Moyes explains why Sunderland supporters haven't turned on him
Bottom of the league with only 20 points accumulated by mid-April. Odds of 1/200 to drop to the Championship and Newcastle, the team Sunderland relegated last season, inching ever closer to replacing the Black Cats in the Premier League.
A squad littered with the inept and the guileless and a handful who are plain just disinterested and a manager who has come under repeated fire for his negativity off the pitch and lack of initiative on it.
But still the terraces haven't turned on him and likely still won't today for the visit of West Ham - even if Sunderland do, as expected, labour against the team who are only six places above them this afternoon.
Much has been written about why Mackems haven't voiced their displeasure towards David Moyes. But the man himself reckons he knows why he's had an easier ride than almost any manager who has ever presided over a similarly dismal relegation.
In quotes in the Evening Chronicle, Moyes reckons it's ingrained into Sunderland fans to support their team, no matter what:
It's the same supporters who've been in this position in previous years and maybe in poorer positions than this.
Whether it really has been worse than this is recent memory is debatable, but he carries on with no apparent intent to sound patronising...
I'd say you support your team whether you win or lose, that's what good supporters do. Don't pick and choose.
Moyes believes it's the 'hardcore' who keep coming regardless of what's served up in front of them, who have ensured the Stadium of Light crowd hasn't voiced any displeasure toward him:
It's one of the reasons you come to Sunderland, because they do get 40,000 people. It might drop a little bit, it might go up but they've got a real hard-core support. Look at the supporters who follow us away. They don't do it because the club's winning or losing all the time, they follow their team.
And despite all the criticism voiced towards David Moyes away from the stadium and the slamming of his repetitive expectation-busting rhetoric, the man himself firmly believes the majority have bought in to his 'honesty':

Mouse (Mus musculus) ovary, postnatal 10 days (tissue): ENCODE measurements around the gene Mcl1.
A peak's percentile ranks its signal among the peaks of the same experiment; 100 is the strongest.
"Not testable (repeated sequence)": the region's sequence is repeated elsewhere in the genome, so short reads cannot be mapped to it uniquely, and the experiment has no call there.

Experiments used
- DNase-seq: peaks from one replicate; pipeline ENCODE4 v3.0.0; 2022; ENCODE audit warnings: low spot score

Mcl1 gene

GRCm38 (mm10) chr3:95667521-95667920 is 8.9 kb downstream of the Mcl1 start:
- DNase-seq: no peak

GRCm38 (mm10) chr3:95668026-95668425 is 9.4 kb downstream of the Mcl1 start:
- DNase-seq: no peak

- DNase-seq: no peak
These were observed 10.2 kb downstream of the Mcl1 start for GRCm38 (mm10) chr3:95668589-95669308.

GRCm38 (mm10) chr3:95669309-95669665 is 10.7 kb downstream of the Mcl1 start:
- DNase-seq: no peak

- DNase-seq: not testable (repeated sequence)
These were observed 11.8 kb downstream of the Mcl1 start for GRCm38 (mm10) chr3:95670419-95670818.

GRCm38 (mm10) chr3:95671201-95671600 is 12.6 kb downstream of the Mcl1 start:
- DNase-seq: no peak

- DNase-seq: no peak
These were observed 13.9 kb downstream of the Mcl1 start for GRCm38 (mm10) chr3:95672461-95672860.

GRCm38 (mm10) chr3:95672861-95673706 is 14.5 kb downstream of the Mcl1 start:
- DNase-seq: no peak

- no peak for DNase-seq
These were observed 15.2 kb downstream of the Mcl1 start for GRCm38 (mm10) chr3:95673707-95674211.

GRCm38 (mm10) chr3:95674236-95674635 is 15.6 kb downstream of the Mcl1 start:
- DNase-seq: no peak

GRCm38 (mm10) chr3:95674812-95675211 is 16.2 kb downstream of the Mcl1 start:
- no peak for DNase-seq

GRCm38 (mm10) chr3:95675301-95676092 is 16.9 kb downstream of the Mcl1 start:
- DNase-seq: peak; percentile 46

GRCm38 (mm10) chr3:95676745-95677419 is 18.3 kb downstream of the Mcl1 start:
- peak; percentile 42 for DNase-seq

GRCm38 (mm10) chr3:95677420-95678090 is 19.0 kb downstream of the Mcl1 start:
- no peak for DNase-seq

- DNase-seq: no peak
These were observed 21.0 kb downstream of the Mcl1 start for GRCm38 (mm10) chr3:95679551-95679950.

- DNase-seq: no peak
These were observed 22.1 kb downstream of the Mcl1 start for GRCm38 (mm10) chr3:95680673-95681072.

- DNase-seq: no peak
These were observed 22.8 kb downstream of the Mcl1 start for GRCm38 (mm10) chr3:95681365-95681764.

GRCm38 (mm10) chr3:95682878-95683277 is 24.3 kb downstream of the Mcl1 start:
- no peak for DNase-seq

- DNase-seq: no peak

I think the supporters have been brilliant, right from the start of the season they've been told and informed by the manager what we think it's like and they realise that there hasn't been quite as much money to spend this year than there has on the past. Overall, we've been clear and the fans have been great in the stadium.
It's a curious one to say the least.
Moyes urges Pickford to stay
Despite a strongly held suspicion that Jordan Pickford will be cashed-in in a mere matter of weeks to help debt-ridden Sunderland balance the books and rebuild a squad which will lose a sizeable portion of its first team upon relegation, David Moyes has suggested the young goalkeeper would be better served continuing his career progress at the Stadium of Light.
In quotes across the press this morning, the Sunderland manager - who will remain in charge in the Championship - has suggested the 22-year-old needs to simply keep playing games in order to stay on course to become Englands number 1 goalkeeper in the coming years:
What Jordan can't afford is a year when he's not playing. Whatever way you want to put that, I think that now it would be a backward step if he wasn't going to be a number one keeper.
Pickford has been linked with every one of the top-six in the Premier League and whilst it's difficult to forecast, he likely wouldn't be the starting goalkeeper at any of them come the beginning of next season as Moyes concurs:
I don't think it would do him any good at all if he was to spend a season as a number two.
The Washington-born stopper himself admitted recently he would need top-flight football to fulfil his own ambitions.
But with a probable fifteen years ahead in his career, the England 'keeper's progress has already been accelerated simply by getting game time under his belt, be it from loan spells at the likes of Bradford City and Preston or being repeatedly fired at in the Premier League for Sunderland this season.
That said, Moyes is no fool. Outlining a reluctance to sell his prized goalkeeper who is under contract at the Stadium of Light until 2020 can only add to his value. On the verge of the England team and nominated for the PFA Young Player of the Year award, Sunderland's resolve will be tested to the limited shortly once the bids come flooding in for Jordan Pickford.